Pair programming is a useful technique for difficult problems and is implemented by many development teams. It can be particularly helpful for improving the skills of new developers.

7. Implement Code Reviews

Code review involves having multiple other developers review code to confirm that it is logical and efficient. Ideally, code review is performed frequently on small blocks of code and feedback is provided quickly. For code reviews to work successfully, you need to clearly define the purpose of the code you are submitting for review. You also need to specify what changes you have made to the codebase since the last review.

8. Check Code Quality

After your code went through a round of peer review, it’s also important to run it through tools that check the quality of the code. Here are two tools you can use:

  • Static Application Security Testing (SAST) — inspects static source code and then provides security reports on any discovered weakness. You can use SAST to identify errors in non-compiled code
  • Dynamic Application Security Testing (DAST) — runs the code and then checks it during runtime, for the purpose of locating errors that might turn into vulnerabilities. DAST can look for issues in query strings, scripts usage, authentication, and more.

9. Perform Unit Tests

Unit tests are a process commonly used in test-driven development. These tests evaluate the smallest testable units of code to ensure each unit is working as expected. Unit tests can help you identify logical or algorithmic flaws that might otherwise be missed.

Unit tests can also help you ensure that you are writing testable code. Testable code breaks features down into basic functions, making flaws easier to identify and fix. Although you can write unit tests after code is written, it can be helpful to write tests before. Doing so helps clarify the goals of a function and can help ensure efficiency.

10. Adopt Continuous Integration

Continuous integration (CI) is a practice in which code is integrated into the code base several times a day. It requires the use of a version control protocol such as Git or Subversion. When code is submitted for integration via a pull request, it is first checked for quality and compatibility. This is done using automated build and testing tools. If code fails during these processes, it is sent back to the developer to be fixed.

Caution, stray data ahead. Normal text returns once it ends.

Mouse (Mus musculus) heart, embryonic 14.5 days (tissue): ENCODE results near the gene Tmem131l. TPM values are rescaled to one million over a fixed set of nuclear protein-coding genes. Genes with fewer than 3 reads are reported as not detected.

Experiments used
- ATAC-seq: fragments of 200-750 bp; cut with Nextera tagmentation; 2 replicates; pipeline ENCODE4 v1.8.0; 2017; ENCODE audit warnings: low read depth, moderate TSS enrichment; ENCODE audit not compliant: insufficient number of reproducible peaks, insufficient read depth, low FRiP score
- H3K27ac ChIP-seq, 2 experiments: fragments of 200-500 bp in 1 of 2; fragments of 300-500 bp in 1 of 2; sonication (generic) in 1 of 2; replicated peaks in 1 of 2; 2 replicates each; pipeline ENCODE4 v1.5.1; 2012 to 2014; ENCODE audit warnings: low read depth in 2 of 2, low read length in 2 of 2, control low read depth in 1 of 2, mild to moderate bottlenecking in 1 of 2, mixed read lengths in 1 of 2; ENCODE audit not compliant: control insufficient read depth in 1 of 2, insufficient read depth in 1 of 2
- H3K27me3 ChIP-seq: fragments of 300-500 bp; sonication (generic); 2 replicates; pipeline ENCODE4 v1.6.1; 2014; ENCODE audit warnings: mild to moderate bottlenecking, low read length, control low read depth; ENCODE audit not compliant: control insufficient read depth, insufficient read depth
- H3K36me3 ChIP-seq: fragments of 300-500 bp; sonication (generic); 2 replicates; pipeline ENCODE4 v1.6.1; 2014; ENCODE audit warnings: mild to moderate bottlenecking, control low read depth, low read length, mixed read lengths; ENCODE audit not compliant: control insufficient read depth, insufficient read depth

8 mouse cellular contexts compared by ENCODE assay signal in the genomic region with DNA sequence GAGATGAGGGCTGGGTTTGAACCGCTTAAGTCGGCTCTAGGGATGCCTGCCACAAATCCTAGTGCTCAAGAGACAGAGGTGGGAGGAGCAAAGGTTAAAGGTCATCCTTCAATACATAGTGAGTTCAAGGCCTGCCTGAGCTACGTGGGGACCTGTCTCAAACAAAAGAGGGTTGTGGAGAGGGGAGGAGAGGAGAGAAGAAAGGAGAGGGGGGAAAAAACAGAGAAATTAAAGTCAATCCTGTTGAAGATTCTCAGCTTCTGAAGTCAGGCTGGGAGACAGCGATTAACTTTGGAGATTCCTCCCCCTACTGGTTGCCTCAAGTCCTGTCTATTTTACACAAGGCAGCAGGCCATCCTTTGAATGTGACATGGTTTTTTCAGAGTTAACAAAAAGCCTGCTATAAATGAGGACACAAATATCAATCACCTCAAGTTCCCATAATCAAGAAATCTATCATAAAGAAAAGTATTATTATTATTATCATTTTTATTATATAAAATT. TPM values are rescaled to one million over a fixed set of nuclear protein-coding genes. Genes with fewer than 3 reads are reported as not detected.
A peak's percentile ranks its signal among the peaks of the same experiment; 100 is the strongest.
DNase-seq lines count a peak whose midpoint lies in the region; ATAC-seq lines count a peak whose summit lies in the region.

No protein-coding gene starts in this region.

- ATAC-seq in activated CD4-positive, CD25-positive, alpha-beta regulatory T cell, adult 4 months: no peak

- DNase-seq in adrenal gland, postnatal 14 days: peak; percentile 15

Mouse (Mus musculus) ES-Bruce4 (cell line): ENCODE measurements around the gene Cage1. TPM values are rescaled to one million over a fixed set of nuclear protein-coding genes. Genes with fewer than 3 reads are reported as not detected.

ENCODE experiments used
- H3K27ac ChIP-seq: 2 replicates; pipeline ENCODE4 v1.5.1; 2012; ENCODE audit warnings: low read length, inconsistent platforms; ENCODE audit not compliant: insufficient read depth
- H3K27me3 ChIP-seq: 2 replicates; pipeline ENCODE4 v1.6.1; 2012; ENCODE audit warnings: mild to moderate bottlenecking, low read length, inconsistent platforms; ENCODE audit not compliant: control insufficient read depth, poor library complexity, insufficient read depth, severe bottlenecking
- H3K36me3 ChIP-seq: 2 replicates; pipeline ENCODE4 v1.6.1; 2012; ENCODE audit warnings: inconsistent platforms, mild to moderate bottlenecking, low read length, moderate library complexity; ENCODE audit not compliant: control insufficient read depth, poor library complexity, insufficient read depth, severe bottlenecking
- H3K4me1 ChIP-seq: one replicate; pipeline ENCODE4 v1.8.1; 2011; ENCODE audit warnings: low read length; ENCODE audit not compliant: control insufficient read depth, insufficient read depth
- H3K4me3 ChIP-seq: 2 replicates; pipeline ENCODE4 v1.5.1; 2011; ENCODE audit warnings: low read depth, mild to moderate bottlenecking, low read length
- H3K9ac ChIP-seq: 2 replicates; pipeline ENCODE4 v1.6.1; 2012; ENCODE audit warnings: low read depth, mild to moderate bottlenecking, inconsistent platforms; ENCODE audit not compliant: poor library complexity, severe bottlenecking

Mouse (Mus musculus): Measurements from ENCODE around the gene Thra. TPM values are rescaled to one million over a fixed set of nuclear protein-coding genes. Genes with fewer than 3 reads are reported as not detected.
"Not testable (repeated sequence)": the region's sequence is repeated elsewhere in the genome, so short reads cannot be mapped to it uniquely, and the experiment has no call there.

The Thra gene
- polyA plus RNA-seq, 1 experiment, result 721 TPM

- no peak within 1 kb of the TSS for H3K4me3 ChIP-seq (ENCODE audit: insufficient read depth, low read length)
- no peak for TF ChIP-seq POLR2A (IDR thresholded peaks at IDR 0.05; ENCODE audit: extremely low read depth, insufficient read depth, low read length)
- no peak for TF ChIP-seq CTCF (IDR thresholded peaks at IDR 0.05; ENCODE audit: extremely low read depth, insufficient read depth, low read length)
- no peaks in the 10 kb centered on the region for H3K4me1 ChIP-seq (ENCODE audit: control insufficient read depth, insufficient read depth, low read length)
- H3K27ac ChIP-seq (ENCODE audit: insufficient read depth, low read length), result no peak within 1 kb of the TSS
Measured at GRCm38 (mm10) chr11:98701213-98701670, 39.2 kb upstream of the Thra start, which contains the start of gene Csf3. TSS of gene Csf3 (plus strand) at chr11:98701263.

The small changes and quick turnaround time in CI make it easier for developers to correct mistakes and avoid code conflicts. Since your codebase is updated frequently, it is easier to ensure that any code you write is compatible and not redundant.


Code quality is a crucial part of the development cycle, especially for DevOps and DevSecOps teams that prioritize fast development and cybersecurity. By integrating quality throughout the development cycle, you can ensure your code is not only secure, but also meets high quality standards. That doesn’t mean you have to compromise the development pace. You can use automation tooling to drive efficiency into the process, thus achieving all of your goals.


Author Bio

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Gilad David Maayan is a technology writer who has worked with over 150 technology companies including SAP, Samsung NEXT, NetApp and Imperva, producing technical and thought leadership content that elucidates technical solutions for developers and IT leadership.

LinkedIn: https://www.linkedin.com/in/giladdavidmaayan/